Bits & Pieces

Reed v. Security First Insurance Co


2021 WL 1032410

United States District Court, W.D. Louisiana,
CIVIL DOCKET NO. 1:20-CV-00275
Filed 03/17/2021

*1 Before the Court is a Motion for Summary Judgment (“the Motion”) [Doc. 28] filed by Defendants, Great West Casualty Company (“Great West”), Good Shepherd Trucking (“Good Shepherd”), and Saheb Alkhafaji (“Alkhafaji”). For the following reasons, the Court GRANTS the Motion.

This personal injury action arises out of a multi-vehicle collision that occurred on September 10, 2018, on Interstate 10 (“I-10”) eastbound in St. Martin Parish. [Doc. 28-2]. It is uncontested that Reed, while operating his 2014 Kenworth Tractor on behalf of Protective Cargo Transport, LLC (“Protective Cargo”), crashed into the rear of Alkhafaji’s 2016 Volvo tractor-trailer. [Id.]. At the time of the accident, Alkhafaji was operating his tractor-trailer on behalf of Good Shepherd, a freight shipping and trucking company. [Doc. 1-1, Ex. A p. 2].

On September 9, 2019, Reed filed the instant lawsuit in the 35th Judicial District Court, Grant Parish, Louisiana, against Security First Insurance Company (“Security First”), Great West, Good Shepherd, and Alkhafaji seeking damages for injuries he allegedly sustained from the collision. [Doc. 1-1]. Specifically, the Petition asserts a claim against Alkhafaji for negligent operation of his vehicle and against Good Shepherd for its negligent hiring, training, and supervision of Alkhafaji. [Doc. 1-1 ¶¶ 3, 4]. Defendants removed the action to this Court on March 3, 2020, on the basis of diversity jurisdiction.1 [Doc. 1]. Reed voluntarily dismissed Security First on March 6, 2020. [Doc. 8-1]. Great West, Good Shepherd, and Alkhafaji filed this Motion on December 23, 2020, contending that summary judgment is proper because Reed cannot overcome Louisiana’s statutory presumption that the rear-end motorist in a car collision is at fault. [Doc. 28].

In support of their Motion, Defendants submit the following evidence: (i) the Deposition of Michael J. Reed [Doc. 28-4, Ex. B], (ii) photographs of Reed’s and Alkhafaji’s vehicles post-accident [Docs. 28-5, 28-6; Exs. B-1, B-2], and (iii) Reed’s Responses to Interrogatories [Doc. 28-7, Ex. C]. Additionally, Reed’s vehicle was equipped with dash cameras, which captured the accident on video from both inward-facing and outward-facing angles. [Doc. 28-8, Wrinkle Affidavit ¶ 4]. A disc containing copies of the two videos was manually attached to the Motion as Exhibits D-1 and D-2 and is accompanied by the Affidavit of Bruce M. Wrinkle, Protective Cargo’s Director of Safety, who certifies the authenticity of the video footage. [Doc. 28-8].

Exhibit D-1, the outward-facing dash camera’s twenty-one second video footage portrays the following: (i) Reed’s vehicle traveling in the right lane directly behind Alkhafaji’s vehicle; (ii) sunny weather with some clouds; (iii) an eighteen-wheeler truck and a camper pulled over onto the right shoulder of the interstate; (iv) the brake lights of Alkhafaji’s vehicle flashing on at second three and remaining illuminated until the collision; (v) the brake lights of a white vehicle in the left lane passing Reed’s vehicle flashing on at second three; and (vi) Reed’s vehicle crashing into the rear of Alkhafaji’s vehicle at second nine. [Doc. 28-9]. The inward-facing dash camera’s twenty-one second video footage provided to the Court in Exhibit D-2 shows Reed turning his head to the right at second eight of the video (in the direction of the eighteen-wheeler truck and camper pulled over onto the shoulder of the road) and then slamming on his brakes at second nine while, apparently simultaneously, experiencing the impact of colliding with Alkhafaji’s vehicle. [Doc. 28-9].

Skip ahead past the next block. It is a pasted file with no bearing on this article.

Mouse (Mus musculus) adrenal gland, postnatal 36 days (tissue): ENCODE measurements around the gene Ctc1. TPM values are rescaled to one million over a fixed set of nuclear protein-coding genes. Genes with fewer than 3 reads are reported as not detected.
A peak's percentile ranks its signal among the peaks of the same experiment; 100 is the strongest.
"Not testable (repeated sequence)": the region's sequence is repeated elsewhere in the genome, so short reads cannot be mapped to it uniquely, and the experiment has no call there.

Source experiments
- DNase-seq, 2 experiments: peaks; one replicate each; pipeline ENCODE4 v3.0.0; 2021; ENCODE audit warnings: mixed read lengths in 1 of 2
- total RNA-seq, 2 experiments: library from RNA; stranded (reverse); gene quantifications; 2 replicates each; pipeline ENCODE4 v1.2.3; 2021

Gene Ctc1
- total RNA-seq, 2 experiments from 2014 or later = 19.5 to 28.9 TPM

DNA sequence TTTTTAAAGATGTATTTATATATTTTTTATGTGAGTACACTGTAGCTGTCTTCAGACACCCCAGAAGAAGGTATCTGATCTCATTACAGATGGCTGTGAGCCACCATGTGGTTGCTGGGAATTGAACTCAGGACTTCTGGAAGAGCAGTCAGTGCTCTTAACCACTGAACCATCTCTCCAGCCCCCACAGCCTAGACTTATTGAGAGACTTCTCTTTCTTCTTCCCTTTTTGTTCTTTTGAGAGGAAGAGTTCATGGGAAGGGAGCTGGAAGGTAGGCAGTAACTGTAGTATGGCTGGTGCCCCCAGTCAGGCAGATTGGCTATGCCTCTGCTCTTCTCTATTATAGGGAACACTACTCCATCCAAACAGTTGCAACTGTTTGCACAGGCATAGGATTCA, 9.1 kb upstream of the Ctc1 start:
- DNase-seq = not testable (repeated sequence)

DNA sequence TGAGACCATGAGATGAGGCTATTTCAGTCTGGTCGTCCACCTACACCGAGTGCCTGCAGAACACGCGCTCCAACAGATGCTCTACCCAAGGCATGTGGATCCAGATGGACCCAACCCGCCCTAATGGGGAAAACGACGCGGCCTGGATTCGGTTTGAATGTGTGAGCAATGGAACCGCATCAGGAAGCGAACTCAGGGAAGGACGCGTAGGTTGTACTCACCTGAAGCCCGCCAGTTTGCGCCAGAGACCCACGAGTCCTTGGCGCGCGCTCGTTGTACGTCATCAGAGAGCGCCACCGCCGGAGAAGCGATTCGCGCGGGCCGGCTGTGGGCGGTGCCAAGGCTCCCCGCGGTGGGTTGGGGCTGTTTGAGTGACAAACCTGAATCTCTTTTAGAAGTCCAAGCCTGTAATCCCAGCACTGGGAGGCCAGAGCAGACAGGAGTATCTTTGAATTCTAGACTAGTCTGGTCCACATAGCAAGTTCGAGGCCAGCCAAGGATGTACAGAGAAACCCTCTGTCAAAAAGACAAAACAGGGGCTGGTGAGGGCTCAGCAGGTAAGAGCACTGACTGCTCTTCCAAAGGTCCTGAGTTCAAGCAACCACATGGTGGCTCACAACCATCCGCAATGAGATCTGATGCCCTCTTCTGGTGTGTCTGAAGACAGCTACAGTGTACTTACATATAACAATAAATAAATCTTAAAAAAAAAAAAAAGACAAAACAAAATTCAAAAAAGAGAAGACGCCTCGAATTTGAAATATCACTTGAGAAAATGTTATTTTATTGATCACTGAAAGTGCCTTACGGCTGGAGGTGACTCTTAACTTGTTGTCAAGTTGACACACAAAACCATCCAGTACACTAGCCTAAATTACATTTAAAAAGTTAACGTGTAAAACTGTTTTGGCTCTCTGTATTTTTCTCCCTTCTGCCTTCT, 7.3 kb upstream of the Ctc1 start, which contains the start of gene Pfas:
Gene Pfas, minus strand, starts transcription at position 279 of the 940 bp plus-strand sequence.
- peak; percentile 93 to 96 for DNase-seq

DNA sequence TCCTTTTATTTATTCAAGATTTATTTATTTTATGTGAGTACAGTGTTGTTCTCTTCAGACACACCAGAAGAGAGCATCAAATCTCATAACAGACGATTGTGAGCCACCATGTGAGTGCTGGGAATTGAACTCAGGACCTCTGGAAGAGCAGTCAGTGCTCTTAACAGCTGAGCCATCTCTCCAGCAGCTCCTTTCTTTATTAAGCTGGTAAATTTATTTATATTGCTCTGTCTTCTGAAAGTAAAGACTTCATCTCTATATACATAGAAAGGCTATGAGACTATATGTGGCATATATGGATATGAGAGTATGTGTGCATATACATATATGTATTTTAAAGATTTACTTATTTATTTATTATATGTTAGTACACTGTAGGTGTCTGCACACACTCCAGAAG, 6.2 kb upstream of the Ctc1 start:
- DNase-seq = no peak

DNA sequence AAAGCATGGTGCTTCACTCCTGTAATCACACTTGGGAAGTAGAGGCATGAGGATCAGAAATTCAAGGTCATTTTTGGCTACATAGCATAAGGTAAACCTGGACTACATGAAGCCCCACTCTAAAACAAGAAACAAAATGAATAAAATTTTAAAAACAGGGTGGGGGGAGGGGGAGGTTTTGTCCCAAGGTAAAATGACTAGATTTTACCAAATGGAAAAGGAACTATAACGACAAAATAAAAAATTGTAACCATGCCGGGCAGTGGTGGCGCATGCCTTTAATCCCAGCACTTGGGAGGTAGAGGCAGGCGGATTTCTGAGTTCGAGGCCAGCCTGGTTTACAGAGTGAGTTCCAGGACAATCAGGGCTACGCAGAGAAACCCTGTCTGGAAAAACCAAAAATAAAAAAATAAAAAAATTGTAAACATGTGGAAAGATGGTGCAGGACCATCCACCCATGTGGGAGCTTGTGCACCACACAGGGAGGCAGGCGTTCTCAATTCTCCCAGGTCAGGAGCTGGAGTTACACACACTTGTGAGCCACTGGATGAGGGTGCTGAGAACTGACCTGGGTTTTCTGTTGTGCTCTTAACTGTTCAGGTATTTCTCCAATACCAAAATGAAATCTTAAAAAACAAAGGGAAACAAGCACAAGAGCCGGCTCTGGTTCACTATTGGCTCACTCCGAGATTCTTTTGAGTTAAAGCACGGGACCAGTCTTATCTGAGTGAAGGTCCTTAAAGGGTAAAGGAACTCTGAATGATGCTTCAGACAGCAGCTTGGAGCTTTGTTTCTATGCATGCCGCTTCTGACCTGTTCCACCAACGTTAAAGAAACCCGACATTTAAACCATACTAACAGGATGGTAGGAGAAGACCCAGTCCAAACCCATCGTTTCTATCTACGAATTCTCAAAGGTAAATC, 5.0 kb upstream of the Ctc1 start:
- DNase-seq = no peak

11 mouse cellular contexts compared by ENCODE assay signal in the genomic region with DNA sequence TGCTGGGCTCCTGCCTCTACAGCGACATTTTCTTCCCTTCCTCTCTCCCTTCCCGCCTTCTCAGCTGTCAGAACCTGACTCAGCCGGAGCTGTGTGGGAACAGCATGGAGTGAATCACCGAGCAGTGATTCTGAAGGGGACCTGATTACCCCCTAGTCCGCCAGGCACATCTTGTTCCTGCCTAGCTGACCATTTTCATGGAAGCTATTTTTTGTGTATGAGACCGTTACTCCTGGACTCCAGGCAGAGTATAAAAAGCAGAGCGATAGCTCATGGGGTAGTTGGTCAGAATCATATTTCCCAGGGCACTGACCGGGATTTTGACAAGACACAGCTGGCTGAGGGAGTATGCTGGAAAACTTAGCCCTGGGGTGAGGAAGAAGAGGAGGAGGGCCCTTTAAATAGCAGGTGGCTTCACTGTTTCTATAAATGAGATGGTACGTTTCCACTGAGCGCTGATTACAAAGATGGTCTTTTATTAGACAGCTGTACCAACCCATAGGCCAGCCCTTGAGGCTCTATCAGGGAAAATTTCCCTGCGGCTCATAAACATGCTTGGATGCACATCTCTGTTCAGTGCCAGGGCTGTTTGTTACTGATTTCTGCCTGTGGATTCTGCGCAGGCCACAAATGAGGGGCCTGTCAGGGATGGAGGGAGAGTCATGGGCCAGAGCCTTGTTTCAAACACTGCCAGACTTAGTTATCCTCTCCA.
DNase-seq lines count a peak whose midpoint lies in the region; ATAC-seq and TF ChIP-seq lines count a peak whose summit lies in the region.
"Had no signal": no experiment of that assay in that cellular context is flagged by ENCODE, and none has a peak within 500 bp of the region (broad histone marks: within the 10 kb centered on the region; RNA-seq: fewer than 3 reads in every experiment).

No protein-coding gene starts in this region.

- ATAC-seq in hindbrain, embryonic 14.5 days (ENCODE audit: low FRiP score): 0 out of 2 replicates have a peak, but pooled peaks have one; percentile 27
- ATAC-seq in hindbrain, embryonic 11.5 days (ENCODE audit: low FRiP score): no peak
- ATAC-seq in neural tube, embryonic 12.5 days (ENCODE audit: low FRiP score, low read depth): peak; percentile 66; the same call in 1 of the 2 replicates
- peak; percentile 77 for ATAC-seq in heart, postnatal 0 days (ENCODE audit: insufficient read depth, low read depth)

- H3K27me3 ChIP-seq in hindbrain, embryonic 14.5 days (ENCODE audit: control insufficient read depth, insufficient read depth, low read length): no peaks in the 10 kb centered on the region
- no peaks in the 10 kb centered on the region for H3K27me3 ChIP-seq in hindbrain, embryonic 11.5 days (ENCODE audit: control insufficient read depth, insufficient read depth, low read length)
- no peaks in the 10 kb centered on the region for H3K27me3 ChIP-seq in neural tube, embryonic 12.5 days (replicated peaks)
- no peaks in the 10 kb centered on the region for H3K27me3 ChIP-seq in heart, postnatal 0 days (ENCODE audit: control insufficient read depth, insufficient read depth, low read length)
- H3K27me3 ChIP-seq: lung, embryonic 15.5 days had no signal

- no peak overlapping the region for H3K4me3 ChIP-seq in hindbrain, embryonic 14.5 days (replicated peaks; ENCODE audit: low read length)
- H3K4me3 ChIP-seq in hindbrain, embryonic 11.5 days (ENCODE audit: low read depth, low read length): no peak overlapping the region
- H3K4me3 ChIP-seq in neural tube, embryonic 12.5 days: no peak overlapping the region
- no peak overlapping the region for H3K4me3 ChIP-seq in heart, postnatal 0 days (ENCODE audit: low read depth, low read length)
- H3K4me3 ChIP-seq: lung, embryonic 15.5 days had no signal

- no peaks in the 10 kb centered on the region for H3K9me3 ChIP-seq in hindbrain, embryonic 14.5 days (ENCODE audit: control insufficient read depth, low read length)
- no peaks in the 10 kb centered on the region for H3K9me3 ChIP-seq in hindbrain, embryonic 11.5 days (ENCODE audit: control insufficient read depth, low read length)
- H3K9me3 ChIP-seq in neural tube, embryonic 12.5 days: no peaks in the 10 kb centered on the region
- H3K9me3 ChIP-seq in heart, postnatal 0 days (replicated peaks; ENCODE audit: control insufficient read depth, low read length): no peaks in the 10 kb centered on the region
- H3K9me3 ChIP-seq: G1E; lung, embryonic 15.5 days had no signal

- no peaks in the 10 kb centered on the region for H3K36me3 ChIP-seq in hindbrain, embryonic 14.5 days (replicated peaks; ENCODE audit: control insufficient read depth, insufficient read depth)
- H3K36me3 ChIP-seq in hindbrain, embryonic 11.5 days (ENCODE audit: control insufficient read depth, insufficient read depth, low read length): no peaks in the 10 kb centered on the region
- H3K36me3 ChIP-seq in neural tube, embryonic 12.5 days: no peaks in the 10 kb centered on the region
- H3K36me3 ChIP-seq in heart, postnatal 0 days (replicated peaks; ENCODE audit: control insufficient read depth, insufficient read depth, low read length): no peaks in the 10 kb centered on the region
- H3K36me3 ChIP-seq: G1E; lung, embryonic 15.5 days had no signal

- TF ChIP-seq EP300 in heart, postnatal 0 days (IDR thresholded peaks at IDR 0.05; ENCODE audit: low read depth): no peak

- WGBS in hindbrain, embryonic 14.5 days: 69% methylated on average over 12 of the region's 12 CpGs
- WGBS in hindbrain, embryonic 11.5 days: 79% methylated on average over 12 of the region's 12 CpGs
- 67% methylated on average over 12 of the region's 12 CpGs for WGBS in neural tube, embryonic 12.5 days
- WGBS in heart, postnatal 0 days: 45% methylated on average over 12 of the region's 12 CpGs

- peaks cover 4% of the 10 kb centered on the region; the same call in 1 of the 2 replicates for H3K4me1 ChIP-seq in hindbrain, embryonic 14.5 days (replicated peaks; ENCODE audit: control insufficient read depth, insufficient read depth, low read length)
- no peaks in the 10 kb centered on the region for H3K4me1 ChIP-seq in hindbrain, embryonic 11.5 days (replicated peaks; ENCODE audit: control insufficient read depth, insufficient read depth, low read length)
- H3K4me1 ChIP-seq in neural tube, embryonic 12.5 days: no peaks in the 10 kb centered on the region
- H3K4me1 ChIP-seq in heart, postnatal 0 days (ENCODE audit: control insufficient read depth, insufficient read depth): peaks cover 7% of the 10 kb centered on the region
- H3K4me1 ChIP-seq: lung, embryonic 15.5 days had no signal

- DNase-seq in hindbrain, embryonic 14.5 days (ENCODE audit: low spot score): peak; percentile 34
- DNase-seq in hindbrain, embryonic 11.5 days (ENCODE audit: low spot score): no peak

*2 Reed filed his Memorandum in Opposition (“Opposition”) to the Motion on January 27, 2021. [Doc. 33]. Attached to his Opposition is his deposition [Doc. 33-2] and the Uniform Motor Vehicle Traffic Crash Report (“Crash Report”), which is accompanied by the Declaration of Jonathan E. Mitchell – counsel for Reed – who certifies that the report is a true and correct copy received from the Louisiana State Police.2 [Doc. 33-3, Ex. 1]. Defendants submitted a reply brief on February 1, 2021. [Doc. 34]. The Motion is now ripe for ruling.

A court should grant a motion for summary judgment when the pleadings, including the opposing party’s affidavits, “show that there is no dispute as to any material fact and that the movant is entitled to judgment as a matter of law.” Fed. R. Civ. Pro. 56; see also Celotex Corp. v. Catrett, 477 U.S. 317, 323-24 (1986). In applying this standard, the Court should construe “all facts and inferences in favor of the nonmoving party.” Deshotel v. Wal-Mart Louisiana, L.L.C., 850 F.3d 742, 745 (5th Cir. 2017); see Anderson v. Liberty Lobby, Inc., 477 U.S. 242, 255 (1986) (“The evidence of the non-movant is to be believed, and all justifiable inferences are to be drawn in his favor.”). As such, the party moving for summary judgment bears the burden of demonstrating that there is no genuine issue of material fact as to issues critical to trial that would result in the movant’s entitlement to judgment in its favor, including identifying the relevant portions of pleadings and discovery. Tubacex, Inc. v. M/V Risan, 45 F.3d 951, 954 (5th Cir. 1995). The court must deny the moving party’s motion for summary judgment if the movant fails to meet this burden. Id.